Hospital deficits are twice as high as forecast, it was claimed today as Jeremy Hunt demanded billions in extra NHS funding.
Official figures due later this week are expected to show English hospitals finished 2017/18 about £1billion in the red – double the £496million predicted, the Guardian said.
The data will fuel the Health Secretary’s battle inside Government for billions in extra funding when a new spending package is unveiled in the summer.
A leading surgeon today intervened on the spending debate to warn there was ‘ridiculous waste’ which should be tackled before hiking budgets.
Hospital deficits are twice as high as forecast, it was claimed today as Jeremy Hunt demanded billions in extra NHS funding (file image)
Chancellor Philip Hammond has reportedly privately said the health service budget should rise by 2.5 per cent, while Health Secretary Jeremy Hunt wants 3 per cent
Chancellor Philip Hammond has warned spending big on the NHS will mean no more cash for other departments in next year’s full spending review.
He has reportedly said the health service budget should rise by 2.5 per cent, while Mr Hunt wants 3 per cent and NHS chief executive Simon Stevens 4 per cent.
Sally Gainsbury, a senior policy analyst at the Nuffield Trust, a thinktank, said: ‘NHS providers started the financial year 2017/18 with a £4billion black hole between their underlying costs and income that was deepened further over the year.
‘So while hospitals and other NHS services did make efficiency savings over the year, the vast bulk of those savings were needed just to stop the black hole getting any deeper.
NHS chief executive Simon Stevens has said the health service needs 4 per cent annual increases to its budget
‘Essentially, services are having to run to just stand still, or even move slightly backwards.
‘The real underlying deficit is likely to remain very similar to where it was at the start of the year – at around £4billion, which is inevitable as long as we continue to systematically pay hospitals and other services less than the cost of actually delivering care.’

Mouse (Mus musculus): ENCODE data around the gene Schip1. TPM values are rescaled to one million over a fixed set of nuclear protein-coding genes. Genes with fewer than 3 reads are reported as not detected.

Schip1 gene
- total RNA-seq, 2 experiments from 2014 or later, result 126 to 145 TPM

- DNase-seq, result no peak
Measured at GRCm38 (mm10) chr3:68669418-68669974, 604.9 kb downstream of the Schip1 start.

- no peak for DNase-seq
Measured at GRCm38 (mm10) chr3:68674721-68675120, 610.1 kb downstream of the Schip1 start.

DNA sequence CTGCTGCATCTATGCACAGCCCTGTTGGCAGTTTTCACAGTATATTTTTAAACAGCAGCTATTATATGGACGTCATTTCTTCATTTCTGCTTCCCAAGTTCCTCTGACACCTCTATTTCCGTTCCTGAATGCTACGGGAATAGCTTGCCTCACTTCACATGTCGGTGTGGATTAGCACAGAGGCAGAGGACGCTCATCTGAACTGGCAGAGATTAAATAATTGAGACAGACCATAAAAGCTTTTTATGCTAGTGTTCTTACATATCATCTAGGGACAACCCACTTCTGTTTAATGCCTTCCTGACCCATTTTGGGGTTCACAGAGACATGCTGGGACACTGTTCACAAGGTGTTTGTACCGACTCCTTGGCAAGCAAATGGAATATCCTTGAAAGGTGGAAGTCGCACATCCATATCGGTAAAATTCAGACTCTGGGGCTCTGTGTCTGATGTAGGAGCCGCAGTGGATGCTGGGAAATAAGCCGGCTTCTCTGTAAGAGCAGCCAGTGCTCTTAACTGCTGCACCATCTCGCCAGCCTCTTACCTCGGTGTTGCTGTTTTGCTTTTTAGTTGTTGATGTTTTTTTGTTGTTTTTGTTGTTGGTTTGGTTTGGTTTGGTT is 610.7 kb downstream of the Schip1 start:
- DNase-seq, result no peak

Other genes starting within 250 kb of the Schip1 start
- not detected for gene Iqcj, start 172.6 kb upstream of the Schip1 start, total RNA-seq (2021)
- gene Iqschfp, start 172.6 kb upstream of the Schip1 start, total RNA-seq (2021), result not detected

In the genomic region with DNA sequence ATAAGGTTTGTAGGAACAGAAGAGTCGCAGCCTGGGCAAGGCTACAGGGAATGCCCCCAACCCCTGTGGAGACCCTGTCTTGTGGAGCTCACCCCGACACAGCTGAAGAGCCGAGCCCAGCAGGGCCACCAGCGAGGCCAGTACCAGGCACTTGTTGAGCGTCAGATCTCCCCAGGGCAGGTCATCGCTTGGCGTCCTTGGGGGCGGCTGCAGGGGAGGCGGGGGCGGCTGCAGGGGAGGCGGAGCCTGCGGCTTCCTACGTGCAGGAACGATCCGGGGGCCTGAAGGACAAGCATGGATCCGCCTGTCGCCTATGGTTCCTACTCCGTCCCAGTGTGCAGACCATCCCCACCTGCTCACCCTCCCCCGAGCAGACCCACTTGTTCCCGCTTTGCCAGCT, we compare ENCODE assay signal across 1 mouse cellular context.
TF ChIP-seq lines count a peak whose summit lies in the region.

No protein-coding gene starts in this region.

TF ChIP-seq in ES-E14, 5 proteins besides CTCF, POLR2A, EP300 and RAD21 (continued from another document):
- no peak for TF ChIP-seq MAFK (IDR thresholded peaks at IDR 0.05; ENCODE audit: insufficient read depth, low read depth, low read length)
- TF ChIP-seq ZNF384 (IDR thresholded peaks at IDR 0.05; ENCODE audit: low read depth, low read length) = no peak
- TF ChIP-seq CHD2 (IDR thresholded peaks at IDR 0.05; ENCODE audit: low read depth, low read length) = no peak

Niall Dickson, the chief executive of the NHS Confederation, said: ‘[Trusts] are at the end of their tether.
‘It’s simply not realistic or reasonable to expect the NHS to go on delivering a comprehensive, universal service with inexorably rising demand and demonstrably inadequate funding.’
In March, the public accounts select committee said NHS finances ‘remain in a perilous state’.
MPs warned: ‘The NHS is still very much in survival mode, with budgets unable to keep pace with demand.
‘The NHS has a long way to go before it is financially sustainable.’
Prof Keith Willett (pictured at the Kings Fund last year), the NHS medical director for acute care, today intervened on the spending debate to warn there was ‘ridiculous waste’ which should be tackled before hiking budgets
In other developments today, Prof Keith Willett, the NHS medical director for acute care, urges medics to stop ‘fuming’ when the system ‘grinds to a halt’ and instead do more to prevent beds being blocked by patients who should be discharged.
Writing for The Daily Telegraph, the senior surgeon says that too often the system has stopped functioning even before the first patient arrives for surgery.
He said: ‘To have highly skilled surgeons, anaesthetists and nurses sitting around waiting is clearly a ridiculous waste of resources.’
He added: ‘The best problem solving happens when senior clinicians and managers come together, because we start to understand the reasons for blockages and where they could – with some leadership, common-sense thinking and a rearrangement of resources – be solved.’